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Trends that will Shape the Future of 3D Printing

Now a days, the tech world is mostly focusing on AI, big data, machine learning, and how all these will affect our daily lives later on. However, developing with the same pace, but with slightly less hype is 3D printing, a technology which is going to have a massive impact on our daily lives in the near future. It is a small step from spraying toner on paper to putting down layers of plastic resin until they add up to an object, by empowering a machine to make objects of any shape and size, on the spot as needed by the user.
One of the early innovators of the 3D printing technology is Singapore Airlines, which is well-known for the amount of luxury it provides on its long-haul flights. Its subsidiary, Singapore Airlines Engineering Company, signed a deal with Stratasys recently in order to explore the world of 3D printing technology for research, design, and production of various aircraft parts. However, at first the airline company will use the technology in various interior parts rather than printing any structural elements of the frame or any engine parts. Right now, the organization needs to maintain inventories which include a ton of different parts that need to be replaced across the fleet once the fleet is replaced. This makes the airliner’s life harder, thanks to the problems related to logistics and replacements.
So, with the technology adaption from companies like Singapore Airlines, BMW, etc. the 3D printing platform is expected to grow massively over the next few years. So, here are few trends that will eventually shape up the industry in the near future.
When it comes to materials, soon the industry is going to see vendors putting more importance into development, chemistry and delivery of those materials. It might be the availability of higher-temperature materials, materials with more structural strength and integrity, and materials that are more flexible. Additionally, the new kind of materials will reflect more and more about the way how people want to create and use different parts. Recently few researchers have developed a 3D printed gel that mimics cartilage of humans when dried. Other than that, another group of researchers from Madrid has come up with printable human skin, that will eventually help in skin transplants.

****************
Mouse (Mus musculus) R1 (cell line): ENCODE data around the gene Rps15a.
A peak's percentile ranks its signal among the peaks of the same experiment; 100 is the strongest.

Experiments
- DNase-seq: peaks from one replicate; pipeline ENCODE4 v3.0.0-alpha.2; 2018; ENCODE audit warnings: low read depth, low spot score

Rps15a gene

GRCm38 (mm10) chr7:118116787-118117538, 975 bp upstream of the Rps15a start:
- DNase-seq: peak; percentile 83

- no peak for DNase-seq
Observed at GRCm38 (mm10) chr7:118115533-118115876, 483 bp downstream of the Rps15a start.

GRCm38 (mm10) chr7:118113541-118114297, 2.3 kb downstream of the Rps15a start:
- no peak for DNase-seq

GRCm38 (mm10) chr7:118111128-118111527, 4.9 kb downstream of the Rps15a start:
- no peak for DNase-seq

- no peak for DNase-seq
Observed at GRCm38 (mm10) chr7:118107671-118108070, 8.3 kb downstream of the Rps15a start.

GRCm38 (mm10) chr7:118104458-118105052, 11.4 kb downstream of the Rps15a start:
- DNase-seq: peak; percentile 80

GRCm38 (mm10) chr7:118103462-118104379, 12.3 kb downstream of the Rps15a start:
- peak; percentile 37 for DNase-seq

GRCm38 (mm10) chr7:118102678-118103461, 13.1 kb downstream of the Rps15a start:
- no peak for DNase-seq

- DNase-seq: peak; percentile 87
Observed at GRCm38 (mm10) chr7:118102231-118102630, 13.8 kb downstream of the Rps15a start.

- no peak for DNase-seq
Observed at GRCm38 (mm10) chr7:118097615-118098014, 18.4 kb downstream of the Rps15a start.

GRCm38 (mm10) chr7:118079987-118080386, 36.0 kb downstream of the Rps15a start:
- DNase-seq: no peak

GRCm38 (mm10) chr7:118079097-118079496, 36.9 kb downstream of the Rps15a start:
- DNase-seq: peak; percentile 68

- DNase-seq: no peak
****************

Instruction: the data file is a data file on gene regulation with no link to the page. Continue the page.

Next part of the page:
Soon users can expect increased availability of affordable and widely adopted usage of materials for metal manufacturing. Until now, most available metal 3D printing technologies have been quite expensive, which used to act as a barrier while prototyping or mass producing. With much lower price points and better availability of materials, organizations can fully explore the world of 3D printing.
With the better availability of materials, soon prosthetics, are now also getting printed. 3D printed prosthetics are cheaper and much lighter than their regular counter parts, which are much more easier to use especially for children and pets. Kids normally outgrow their mechanical limbs within a year, so being able to replace those limbs affordably could eventually revolutionize the market.
The best innovation must have to be the 3D printed coral reefs. As everyone knows coral reefs are very important for the marine ecosystem. However, according to various agencies around seventy percent of world’s coral reef is either damaged or destroyed, thanks to industrial development and pollution. So, a Bahrain based organization is countering the destruction by printing reefs in 3D printers and installing those along the coast line of Persian Gulf. So, if the printing cost goes down, then the environment will also be benefited.
Off late, 3D printing has been a game changer for the manufacturing sector, especially for those companies that had ideas in mind but couldn’t sell enough to justify large industrial scale manufacturing. Now organizations have started to print low volume products that weren’t viable before. The medical sector will be the one of the most benefited sectors, thanks to the ability of these printers to print surgical instruments without the burden of high production cost.
3D printers can also be used for architectural purposes. Last year, a China based company built ten 3D-printed concrete houses in a day and each of them cost around $4800. Recently, the company took 3D printing to new heights by building a five-story apartment building and a 1,100-square meter villa. The structures were made by printing large portions of the building and then by assembling them. As per the company, it used fiberglass, rubble, steel, and cement binder to make the ink.
With cheaper printing costs, the adoption of the technology would be much wider. Back in 2015, a 3D printed supercar was revealed, and a year later the company partnered with French manufacturer Peugeot signaling a wider acceptance of 3D printing in the automotive sector. Later in 2016, a 3D printed superbike was also unveiled at the LA Auto Show. Which makes it clear that the automotive industry is embracing the technology.
So, here we have pointed out few of the trends that could change the course of various industries. However, 3D printing is not the answer to all the manufacturing issues that we face today. For now, it is mainly being adopted in sectors like healthcare, automotive, aviation, and energy sectors. But one can expect that over the time production cost will fall, and it will transform various sectors including clothing, manufacturing, healthcare, and others.